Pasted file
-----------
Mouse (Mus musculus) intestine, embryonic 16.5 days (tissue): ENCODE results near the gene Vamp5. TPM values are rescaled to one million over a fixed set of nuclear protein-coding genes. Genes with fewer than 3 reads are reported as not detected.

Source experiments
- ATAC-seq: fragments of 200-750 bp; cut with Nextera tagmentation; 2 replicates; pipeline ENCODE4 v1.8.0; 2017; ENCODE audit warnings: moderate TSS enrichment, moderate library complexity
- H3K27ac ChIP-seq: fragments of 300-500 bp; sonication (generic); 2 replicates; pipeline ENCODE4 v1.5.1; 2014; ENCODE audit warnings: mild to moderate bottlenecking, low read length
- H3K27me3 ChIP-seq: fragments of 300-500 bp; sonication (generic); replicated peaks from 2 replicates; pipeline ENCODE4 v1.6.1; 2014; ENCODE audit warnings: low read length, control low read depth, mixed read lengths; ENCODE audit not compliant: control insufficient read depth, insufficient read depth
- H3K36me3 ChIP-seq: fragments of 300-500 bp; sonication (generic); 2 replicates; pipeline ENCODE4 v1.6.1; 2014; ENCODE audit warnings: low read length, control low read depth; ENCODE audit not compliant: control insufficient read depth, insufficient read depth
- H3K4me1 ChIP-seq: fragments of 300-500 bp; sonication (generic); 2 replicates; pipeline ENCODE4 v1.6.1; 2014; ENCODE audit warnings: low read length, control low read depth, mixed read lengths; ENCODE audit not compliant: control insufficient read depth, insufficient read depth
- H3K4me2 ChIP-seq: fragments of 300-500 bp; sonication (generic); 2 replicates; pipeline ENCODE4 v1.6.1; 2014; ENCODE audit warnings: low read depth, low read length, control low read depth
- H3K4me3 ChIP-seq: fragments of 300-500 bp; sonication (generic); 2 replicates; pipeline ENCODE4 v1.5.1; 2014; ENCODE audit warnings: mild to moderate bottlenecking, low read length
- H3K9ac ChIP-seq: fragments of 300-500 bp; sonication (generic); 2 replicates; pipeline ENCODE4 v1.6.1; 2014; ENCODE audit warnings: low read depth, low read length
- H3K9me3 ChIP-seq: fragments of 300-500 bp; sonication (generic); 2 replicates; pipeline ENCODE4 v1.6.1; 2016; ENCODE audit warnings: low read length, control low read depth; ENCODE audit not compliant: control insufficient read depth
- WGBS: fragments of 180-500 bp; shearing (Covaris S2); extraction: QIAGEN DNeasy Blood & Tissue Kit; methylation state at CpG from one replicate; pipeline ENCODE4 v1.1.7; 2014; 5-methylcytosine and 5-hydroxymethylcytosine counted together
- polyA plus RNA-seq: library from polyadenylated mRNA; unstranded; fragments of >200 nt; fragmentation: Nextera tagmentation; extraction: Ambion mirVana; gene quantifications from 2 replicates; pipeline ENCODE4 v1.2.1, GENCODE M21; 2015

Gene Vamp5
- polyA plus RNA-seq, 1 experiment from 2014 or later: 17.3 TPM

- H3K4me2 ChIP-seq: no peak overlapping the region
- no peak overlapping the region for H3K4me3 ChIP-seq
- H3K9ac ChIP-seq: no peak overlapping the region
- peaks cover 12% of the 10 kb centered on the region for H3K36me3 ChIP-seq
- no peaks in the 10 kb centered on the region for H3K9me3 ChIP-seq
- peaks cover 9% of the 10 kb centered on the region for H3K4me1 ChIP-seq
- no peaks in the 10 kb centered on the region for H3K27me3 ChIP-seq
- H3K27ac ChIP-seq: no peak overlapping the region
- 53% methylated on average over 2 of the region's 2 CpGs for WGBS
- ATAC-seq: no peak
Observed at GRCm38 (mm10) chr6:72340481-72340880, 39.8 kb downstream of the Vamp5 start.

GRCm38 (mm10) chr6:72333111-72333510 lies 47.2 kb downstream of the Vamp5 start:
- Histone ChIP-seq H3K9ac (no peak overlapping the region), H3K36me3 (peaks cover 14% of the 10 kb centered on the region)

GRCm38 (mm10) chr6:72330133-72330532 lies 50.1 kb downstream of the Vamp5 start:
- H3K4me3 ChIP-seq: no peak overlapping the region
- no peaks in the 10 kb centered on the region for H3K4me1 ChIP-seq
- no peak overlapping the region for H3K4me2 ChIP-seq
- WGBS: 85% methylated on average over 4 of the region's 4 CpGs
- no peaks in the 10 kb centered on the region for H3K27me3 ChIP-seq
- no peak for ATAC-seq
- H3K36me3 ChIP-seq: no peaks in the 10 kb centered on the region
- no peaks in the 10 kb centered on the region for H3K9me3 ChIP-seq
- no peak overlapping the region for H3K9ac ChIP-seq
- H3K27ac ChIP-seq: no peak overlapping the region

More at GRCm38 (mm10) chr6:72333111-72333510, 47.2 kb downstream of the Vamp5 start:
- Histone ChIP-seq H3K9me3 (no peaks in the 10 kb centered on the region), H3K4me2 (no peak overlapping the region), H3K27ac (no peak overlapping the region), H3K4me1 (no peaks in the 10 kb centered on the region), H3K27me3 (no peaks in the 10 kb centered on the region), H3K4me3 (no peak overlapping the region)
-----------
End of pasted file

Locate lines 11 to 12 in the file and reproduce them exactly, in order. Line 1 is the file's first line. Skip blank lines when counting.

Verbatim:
- H3K9me3 ChIP-seq: fragments of 300-500 bp; sonication (generic); 2 replicates; pipeline ENCODE4 v1.6.1; 2016; ENCODE audit warnings: low read length, control low read depth; ENCODE audit not compliant: control insufficient read depth
- WGBS: fragments of 180-500 bp; shearing (Covaris S2); extraction: QIAGEN DNeasy Blood & Tissue Kit; methylation state at CpG from one replicate; pipeline ENCODE4 v1.1.7; 2014; 5-methylcytosine and 5-hydroxymethylcytosine counted together